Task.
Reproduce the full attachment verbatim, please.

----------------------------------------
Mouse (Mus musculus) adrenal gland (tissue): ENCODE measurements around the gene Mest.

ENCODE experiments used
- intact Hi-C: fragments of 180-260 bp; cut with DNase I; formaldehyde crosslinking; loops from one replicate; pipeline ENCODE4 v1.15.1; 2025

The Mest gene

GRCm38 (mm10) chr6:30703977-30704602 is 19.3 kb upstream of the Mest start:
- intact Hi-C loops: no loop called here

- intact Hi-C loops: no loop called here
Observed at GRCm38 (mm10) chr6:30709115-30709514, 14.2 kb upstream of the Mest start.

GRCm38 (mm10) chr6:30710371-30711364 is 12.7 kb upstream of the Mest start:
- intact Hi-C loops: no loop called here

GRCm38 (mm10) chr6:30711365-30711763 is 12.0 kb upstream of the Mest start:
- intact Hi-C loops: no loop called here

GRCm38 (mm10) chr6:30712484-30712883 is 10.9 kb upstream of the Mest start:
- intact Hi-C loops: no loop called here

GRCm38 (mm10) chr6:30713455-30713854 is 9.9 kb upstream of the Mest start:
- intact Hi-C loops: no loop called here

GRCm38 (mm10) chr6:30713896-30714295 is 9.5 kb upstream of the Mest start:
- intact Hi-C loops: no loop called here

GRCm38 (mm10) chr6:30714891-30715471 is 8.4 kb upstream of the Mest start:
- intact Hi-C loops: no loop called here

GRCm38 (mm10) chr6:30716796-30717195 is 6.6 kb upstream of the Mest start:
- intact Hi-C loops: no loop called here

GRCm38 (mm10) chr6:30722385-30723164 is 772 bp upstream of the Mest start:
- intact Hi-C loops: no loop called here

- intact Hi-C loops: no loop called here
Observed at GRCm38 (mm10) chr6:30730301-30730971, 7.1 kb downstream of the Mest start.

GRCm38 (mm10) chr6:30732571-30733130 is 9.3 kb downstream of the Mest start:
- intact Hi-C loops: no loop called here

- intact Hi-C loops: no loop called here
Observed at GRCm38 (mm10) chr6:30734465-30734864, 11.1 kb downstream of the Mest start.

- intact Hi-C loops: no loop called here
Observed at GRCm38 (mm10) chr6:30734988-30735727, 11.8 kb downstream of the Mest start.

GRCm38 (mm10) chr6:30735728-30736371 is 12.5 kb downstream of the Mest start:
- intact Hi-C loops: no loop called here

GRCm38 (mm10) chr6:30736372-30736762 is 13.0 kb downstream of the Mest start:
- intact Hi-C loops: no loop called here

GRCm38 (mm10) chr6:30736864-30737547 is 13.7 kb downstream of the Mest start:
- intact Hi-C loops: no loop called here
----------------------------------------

Mouse (Mus musculus) adrenal gland (tissue): ENCODE measurements around the gene Mest.

ENCODE experiments used
- intact Hi-C: fragments of 180-260 bp; cut with DNase I; formaldehyde crosslinking; loops from one replicate; pipeline ENCODE4 v1.15.1; 2025

The Mest gene

GRCm38 (mm10) chr6:30703977-30704602 is 19.3 kb upstream of the Mest start:
- intact Hi-C loops: no loop called here

- intact Hi-C loops: no loop called here
Observed at GRCm38 (mm10) chr6:30709115-30709514, 14.2 kb upstream of the Mest start.

GRCm38 (mm10) chr6:30710371-30711364 is 12.7 kb upstream of the Mest start:
- intact Hi-C loops: no loop called here

GRCm38 (mm10) chr6:30711365-30711763 is 12.0 kb upstream of the Mest start:
- intact Hi-C loops: no loop called here

GRCm38 (mm10) chr6:30712484-30712883 is 10.9 kb upstream of the Mest start:
- intact Hi-C loops: no loop called here

GRCm38 (mm10) chr6:30713455-30713854 is 9.9 kb upstream of the Mest start:
- intact Hi-C loops: no loop called here

GRCm38 (mm10) chr6:30713896-30714295 is 9.5 kb upstream of the Mest start:
- intact Hi-C loops: no loop called here

GRCm38 (mm10) chr6:30714891-30715471 is 8.4 kb upstream of the Mest start:
- intact Hi-C loops: no loop called here

GRCm38 (mm10) chr6:30716796-30717195 is 6.6 kb upstream of the Mest start:
- intact Hi-C loops: no loop called here

GRCm38 (mm10) chr6:30722385-30723164 is 772 bp upstream of the Mest start:
- intact Hi-C loops: no loop called here

- intact Hi-C loops: no loop called here
Observed at GRCm38 (mm10) chr6:30730301-30730971, 7.1 kb downstream of the Mest start.

GRCm38 (mm10) chr6:30732571-30733130 is 9.3 kb downstream of the Mest start:
- intact Hi-C loops: no loop called here

- intact Hi-C loops: no loop called here
Observed at GRCm38 (mm10) chr6:30734465-30734864, 11.1 kb downstream of the Mest start.

- intact Hi-C loops: no loop called here
Observed at GRCm38 (mm10) chr6:30734988-30735727, 11.8 kb downstream of the Mest start.

GRCm38 (mm10) chr6:30735728-30736371 is 12.5 kb downstream of the Mest start:
- intact Hi-C loops: no loop called here

GRCm38 (mm10) chr6:30736372-30736762 is 13.0 kb downstream of the Mest start:
- intact Hi-C loops: no loop called here

GRCm38 (mm10) chr6:30736864-30737547 is 13.7 kb downstream of the Mest start:
- intact Hi-C loops: no loop called here